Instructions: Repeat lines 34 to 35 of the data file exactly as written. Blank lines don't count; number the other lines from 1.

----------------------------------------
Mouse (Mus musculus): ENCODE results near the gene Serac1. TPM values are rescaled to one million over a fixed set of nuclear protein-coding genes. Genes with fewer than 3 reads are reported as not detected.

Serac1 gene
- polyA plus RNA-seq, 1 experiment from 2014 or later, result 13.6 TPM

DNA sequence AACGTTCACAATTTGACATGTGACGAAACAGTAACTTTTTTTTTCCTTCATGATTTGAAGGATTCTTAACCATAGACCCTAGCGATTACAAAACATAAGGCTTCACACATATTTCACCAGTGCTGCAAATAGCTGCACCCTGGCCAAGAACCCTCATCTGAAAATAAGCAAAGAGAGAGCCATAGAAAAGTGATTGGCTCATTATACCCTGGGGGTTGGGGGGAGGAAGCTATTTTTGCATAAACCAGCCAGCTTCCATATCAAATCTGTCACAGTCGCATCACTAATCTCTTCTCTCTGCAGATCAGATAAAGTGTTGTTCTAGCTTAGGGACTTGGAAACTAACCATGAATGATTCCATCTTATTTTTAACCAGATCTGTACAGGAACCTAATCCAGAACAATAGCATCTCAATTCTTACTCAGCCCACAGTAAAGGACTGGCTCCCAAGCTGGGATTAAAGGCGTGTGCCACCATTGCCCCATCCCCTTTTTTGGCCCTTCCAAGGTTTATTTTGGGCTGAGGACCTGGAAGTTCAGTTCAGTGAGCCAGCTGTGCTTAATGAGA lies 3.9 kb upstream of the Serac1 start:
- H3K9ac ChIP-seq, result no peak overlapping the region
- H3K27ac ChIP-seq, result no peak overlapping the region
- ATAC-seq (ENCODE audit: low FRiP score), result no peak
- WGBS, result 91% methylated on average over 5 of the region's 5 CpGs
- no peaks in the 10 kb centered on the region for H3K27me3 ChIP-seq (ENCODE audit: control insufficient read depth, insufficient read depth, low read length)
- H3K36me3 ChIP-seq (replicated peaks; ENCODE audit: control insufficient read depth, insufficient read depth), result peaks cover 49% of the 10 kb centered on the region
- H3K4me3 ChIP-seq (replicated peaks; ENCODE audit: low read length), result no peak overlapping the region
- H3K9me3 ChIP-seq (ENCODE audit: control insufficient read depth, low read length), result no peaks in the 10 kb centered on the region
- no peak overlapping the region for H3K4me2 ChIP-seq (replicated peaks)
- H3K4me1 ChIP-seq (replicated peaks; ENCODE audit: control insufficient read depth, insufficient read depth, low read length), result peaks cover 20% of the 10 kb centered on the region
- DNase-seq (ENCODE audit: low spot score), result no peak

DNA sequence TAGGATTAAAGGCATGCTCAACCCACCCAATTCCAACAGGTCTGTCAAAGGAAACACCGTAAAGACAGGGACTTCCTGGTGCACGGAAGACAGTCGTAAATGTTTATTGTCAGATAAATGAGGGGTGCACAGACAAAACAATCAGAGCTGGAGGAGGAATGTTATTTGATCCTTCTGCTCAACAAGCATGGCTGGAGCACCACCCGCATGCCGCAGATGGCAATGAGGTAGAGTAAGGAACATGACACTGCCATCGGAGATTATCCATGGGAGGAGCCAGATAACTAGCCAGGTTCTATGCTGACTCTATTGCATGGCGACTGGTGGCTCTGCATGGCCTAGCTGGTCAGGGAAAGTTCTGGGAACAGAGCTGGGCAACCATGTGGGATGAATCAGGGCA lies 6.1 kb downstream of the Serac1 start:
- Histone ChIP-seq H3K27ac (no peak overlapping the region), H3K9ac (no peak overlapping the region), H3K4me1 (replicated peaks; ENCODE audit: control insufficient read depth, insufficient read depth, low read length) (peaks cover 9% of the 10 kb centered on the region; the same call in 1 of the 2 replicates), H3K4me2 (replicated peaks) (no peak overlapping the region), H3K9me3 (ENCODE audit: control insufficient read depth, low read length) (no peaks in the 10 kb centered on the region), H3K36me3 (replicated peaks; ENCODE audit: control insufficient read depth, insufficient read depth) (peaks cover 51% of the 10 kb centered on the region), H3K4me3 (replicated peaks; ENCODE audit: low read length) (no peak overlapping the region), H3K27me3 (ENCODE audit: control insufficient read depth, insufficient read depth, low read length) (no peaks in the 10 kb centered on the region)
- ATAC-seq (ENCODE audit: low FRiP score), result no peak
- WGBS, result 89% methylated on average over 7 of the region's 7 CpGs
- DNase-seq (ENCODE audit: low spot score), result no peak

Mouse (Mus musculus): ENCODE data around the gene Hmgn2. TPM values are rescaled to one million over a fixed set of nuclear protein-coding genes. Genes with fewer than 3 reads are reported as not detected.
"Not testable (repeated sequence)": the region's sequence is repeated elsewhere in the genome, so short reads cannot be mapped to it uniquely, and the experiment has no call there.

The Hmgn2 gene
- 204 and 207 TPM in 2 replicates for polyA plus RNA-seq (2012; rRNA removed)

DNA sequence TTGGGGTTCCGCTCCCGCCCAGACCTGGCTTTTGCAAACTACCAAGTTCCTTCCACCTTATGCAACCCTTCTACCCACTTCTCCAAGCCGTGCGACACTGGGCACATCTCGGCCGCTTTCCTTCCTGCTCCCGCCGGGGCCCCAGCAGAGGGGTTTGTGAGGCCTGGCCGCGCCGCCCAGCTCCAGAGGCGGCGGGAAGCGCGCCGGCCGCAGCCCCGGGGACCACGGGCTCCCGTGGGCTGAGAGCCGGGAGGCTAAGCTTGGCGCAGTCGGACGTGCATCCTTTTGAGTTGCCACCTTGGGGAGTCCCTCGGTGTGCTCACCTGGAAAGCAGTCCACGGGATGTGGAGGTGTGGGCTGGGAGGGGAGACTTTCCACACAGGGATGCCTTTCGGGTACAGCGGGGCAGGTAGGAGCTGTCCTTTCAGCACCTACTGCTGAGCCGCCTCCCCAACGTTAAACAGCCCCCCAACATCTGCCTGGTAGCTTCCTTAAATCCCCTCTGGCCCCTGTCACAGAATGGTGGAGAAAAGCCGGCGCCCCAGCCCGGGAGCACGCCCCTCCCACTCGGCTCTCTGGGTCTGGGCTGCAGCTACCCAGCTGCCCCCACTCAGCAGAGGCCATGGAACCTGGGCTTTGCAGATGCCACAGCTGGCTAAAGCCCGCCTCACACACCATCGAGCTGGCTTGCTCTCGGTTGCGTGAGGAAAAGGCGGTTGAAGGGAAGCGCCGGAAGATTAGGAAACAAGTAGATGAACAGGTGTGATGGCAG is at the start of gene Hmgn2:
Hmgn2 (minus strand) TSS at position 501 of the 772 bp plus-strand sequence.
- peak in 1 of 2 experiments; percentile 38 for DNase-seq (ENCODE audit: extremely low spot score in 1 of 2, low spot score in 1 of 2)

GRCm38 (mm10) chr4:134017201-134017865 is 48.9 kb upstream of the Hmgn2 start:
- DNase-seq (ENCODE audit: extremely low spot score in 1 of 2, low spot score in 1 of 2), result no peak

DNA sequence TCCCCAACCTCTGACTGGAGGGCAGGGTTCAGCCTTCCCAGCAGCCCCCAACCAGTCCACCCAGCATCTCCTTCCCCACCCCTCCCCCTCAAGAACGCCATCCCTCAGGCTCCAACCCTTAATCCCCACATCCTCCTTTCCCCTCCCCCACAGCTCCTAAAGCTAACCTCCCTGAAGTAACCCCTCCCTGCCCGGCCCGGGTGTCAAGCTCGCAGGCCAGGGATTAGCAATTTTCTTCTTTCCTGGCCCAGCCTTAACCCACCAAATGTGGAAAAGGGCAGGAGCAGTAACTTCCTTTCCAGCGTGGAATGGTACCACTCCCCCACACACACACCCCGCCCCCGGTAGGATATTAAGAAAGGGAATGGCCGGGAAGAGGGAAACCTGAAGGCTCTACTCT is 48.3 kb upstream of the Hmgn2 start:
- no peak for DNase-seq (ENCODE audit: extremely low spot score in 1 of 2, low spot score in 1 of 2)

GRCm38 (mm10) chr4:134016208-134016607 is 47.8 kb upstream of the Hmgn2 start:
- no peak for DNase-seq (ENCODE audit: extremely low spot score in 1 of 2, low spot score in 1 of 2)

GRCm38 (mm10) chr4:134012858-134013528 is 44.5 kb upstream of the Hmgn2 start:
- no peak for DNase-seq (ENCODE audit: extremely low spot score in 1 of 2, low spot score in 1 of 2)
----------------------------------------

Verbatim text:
GRCm38 (mm10) chr4:134012858-134013528 is 44.5 kb upstream of the Hmgn2 start:
- no peak for DNase-seq (ENCODE audit: extremely low spot score in 1 of 2, low spot score in 1 of 2)